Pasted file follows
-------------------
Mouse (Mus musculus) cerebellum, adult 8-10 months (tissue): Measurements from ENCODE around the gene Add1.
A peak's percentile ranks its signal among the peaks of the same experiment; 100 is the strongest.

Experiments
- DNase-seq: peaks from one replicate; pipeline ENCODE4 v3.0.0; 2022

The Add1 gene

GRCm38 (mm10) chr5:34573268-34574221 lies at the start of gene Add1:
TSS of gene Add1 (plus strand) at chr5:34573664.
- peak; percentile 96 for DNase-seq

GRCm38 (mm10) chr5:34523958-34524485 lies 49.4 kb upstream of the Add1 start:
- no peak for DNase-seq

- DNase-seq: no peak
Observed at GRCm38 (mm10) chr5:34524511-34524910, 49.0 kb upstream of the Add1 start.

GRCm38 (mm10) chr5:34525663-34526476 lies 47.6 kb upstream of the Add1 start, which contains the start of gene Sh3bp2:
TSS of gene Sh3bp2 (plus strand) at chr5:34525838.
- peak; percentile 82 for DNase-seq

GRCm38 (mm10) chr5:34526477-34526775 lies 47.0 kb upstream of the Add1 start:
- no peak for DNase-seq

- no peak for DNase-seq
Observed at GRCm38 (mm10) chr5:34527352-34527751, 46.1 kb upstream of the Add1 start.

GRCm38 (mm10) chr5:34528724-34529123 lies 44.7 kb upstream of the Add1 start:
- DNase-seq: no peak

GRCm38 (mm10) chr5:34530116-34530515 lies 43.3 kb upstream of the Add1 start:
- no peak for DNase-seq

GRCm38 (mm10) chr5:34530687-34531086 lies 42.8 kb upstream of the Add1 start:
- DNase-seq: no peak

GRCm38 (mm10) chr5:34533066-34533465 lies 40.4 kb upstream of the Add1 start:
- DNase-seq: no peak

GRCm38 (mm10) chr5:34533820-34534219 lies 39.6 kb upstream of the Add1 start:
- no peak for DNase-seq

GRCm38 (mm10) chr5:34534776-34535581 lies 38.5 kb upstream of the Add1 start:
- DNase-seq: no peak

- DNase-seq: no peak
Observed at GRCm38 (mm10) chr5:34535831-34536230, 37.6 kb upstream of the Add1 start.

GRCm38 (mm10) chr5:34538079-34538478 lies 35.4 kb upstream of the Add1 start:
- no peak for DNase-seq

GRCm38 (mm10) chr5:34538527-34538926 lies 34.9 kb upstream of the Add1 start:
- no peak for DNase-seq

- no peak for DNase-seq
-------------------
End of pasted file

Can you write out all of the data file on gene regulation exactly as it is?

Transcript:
Mouse (Mus musculus) cerebellum, adult 8-10 months (tissue): Measurements from ENCODE around the gene Add1.
A peak's percentile ranks its signal among the peaks of the same experiment; 100 is the strongest.

Experiments
- DNase-seq: peaks from one replicate; pipeline ENCODE4 v3.0.0; 2022

The Add1 gene

GRCm38 (mm10) chr5:34573268-34574221 lies at the start of gene Add1:
TSS of gene Add1 (plus strand) at chr5:34573664.
- peak; percentile 96 for DNase-seq

GRCm38 (mm10) chr5:34523958-34524485 lies 49.4 kb upstream of the Add1 start:
- no peak for DNase-seq

- DNase-seq: no peak
Observed at GRCm38 (mm10) chr5:34524511-34524910, 49.0 kb upstream of the Add1 start.

GRCm38 (mm10) chr5:34525663-34526476 lies 47.6 kb upstream of the Add1 start, which contains the start of gene Sh3bp2:
TSS of gene Sh3bp2 (plus strand) at chr5:34525838.
- peak; percentile 82 for DNase-seq

GRCm38 (mm10) chr5:34526477-34526775 lies 47.0 kb upstream of the Add1 start:
- no peak for DNase-seq

- no peak for DNase-seq
Observed at GRCm38 (mm10) chr5:34527352-34527751, 46.1 kb upstream of the Add1 start.

GRCm38 (mm10) chr5:34528724-34529123 lies 44.7 kb upstream of the Add1 start:
- DNase-seq: no peak

GRCm38 (mm10) chr5:34530116-34530515 lies 43.3 kb upstream of the Add1 start:
- no peak for DNase-seq

GRCm38 (mm10) chr5:34530687-34531086 lies 42.8 kb upstream of the Add1 start:
- DNase-seq: no peak

GRCm38 (mm10) chr5:34533066-34533465 lies 40.4 kb upstream of the Add1 start:
- DNase-seq: no peak

GRCm38 (mm10) chr5:34533820-34534219 lies 39.6 kb upstream of the Add1 start:
- no peak for DNase-seq

GRCm38 (mm10) chr5:34534776-34535581 lies 38.5 kb upstream of the Add1 start:
- DNase-seq: no peak

- DNase-seq: no peak
Observed at GRCm38 (mm10) chr5:34535831-34536230, 37.6 kb upstream of the Add1 start.

GRCm38 (mm10) chr5:34538079-34538478 lies 35.4 kb upstream of the Add1 start:
- no peak for DNase-seq

GRCm38 (mm10) chr5:34538527-34538926 lies 34.9 kb upstream of the Add1 start:
- no peak for DNase-seq

- no peak for DNase-seq